4 Popular Acne Remedies That DON’T Work (and 2 That Do)

We’ve heard them from our grandma, the neighbour or a beauty blogger. Miracle cures that make you lose weight in a week, grow your nails in two days or solve that annoying breakout overnight. They seem innocuous. After all, what’s the worst that can happen?

Acne starts when oil and dead skin cells clog up skin pores, causing inflammation. Many factors contribute to this condition, including diet, stress and hormonal changes. 

We list four common acne remedies that don’t work and two that do.

1. Baking Soda

Baking Soda disturbs the naturally acidic pH of the skin

Inexpensive and easily accessible, the common myth is that baking soda will eliminate a spot overnight. Yet according to specialists, baking soda is a highly alkaline substance (its pH is 9 whilst the pH of our skin is between 4.5 and 5). This disturbs the naturally acidic pH of the skin, and its use for this purpose is not recommended. Many dermatologist advise against using it as side effects include very dry skin, early onset of wrinkles and acne breakout actually worsening.

2. Toothpaste

Toothpaste has a drying effect on your skin

Some ingredients commonly found in toothpaste include SLS, baking soda (again), alcohol and hydrogen peroxide, all of which will have a drying effect on your skin. Hence the trend. Yet according to the Mayo Clinic, drying the skin out and using harsh soaps and chemicals can make acne worse.

3. Coconut oil

Coconut oil not recommend for oily skin

Almost half of the fatty acids found in coconut oil are the medium chain lauric acid. According to a 2009 study  it has been found to be more effective at killing P acnes than a popular acne treatment.  So yes, there is some truth to this.

However, coconut oil is also highly comedogenic (meaning it clogs pores), so many people, especially those with oily skin may find it makes the breakouts worse. As such, dermatologists advise against using it as a face moisturiser. Stick to using it on dry areas such as knees and elbows.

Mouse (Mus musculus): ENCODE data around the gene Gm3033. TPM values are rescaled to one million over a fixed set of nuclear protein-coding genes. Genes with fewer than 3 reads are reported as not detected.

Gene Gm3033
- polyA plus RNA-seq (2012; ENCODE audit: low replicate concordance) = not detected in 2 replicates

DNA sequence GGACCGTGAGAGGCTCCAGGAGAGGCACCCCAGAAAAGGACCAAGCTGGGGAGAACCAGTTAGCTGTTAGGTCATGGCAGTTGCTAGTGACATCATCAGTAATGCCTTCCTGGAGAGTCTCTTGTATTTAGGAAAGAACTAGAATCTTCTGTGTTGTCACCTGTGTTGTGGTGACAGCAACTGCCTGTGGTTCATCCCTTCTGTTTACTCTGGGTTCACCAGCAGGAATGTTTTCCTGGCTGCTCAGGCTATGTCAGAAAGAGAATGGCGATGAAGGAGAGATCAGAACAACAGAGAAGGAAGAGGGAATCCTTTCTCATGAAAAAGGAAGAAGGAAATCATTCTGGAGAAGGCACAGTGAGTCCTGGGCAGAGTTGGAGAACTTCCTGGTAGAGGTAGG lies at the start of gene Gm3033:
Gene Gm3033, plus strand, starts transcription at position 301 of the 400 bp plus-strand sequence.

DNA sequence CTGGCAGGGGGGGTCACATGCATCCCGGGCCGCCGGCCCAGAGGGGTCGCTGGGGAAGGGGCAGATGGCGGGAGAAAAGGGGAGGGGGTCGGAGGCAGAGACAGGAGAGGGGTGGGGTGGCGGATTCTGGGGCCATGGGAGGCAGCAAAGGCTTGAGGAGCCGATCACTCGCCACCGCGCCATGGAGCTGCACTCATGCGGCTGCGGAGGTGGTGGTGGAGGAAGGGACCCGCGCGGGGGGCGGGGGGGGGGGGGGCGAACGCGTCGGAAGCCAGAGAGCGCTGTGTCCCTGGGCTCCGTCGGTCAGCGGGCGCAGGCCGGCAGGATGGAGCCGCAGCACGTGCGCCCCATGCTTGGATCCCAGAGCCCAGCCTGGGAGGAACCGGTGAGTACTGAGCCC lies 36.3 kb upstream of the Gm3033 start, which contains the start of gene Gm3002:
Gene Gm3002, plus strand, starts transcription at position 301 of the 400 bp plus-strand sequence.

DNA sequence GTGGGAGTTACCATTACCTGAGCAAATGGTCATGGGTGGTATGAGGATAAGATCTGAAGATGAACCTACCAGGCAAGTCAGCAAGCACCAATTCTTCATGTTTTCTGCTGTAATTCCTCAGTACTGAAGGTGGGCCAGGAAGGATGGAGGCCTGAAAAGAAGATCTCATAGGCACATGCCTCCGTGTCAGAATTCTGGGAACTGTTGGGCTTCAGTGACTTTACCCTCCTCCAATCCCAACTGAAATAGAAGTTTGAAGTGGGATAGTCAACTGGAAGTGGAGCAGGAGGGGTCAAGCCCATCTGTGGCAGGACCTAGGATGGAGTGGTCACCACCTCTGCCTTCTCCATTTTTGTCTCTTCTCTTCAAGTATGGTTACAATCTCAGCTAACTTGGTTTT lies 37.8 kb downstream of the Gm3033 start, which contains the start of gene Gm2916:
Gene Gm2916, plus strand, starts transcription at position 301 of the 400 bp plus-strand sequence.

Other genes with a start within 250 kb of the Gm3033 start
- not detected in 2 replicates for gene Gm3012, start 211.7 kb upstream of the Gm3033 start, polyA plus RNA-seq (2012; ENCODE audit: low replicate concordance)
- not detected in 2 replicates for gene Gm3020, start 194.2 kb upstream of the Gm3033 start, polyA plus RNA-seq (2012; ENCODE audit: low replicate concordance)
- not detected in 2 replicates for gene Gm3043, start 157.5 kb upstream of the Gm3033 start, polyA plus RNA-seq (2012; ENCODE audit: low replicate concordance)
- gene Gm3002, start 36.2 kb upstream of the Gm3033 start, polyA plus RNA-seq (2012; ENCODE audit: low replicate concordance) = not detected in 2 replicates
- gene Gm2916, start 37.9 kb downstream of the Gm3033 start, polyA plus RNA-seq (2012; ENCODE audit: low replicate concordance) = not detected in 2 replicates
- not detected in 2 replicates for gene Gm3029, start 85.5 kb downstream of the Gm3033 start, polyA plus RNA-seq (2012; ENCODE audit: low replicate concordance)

4. Lemon Juice

Lemon Juice can cause hyperpigmentation

Most of the claimed benefits of lemon juice for acne treatment comes from forums and blogs. Actual scientific evidence of this working is pretty much non-existent.

What it can do, however, is lead to hyperpigmentation, particularly for those with darker skin tones. There is some evidence that lemon juice can lead to an increased risk of sunburn.

Overall, studies are limited, meaning it may not be worth the risk.

5. Two That Do

1. Tea Tree Oil

Tea Tree Oil has antimicrobial and anti-inflammatory properties

It is common knowledge that tea tree oil may be good for treating spots as it has antimicrobial and anti-inflammatory properties. A 2007 study  found that 5% tea tree oil in gel form was very effective at treating mild and moderate cases.

2. Diet

Is My Diet Causing My Acne? | Dr Sam in the City

Perhaps THE most important thing you can do for your skin. According to Dr Sam Bunting, a London-based dermatologist,  diet plays an important part when treating acne. Her advice is to cut back on dairy, prioritise whole-grains instead of the refined ones, up your Omega 3 fatty acid, zinc and Vitamin D intake and eat a rainbow

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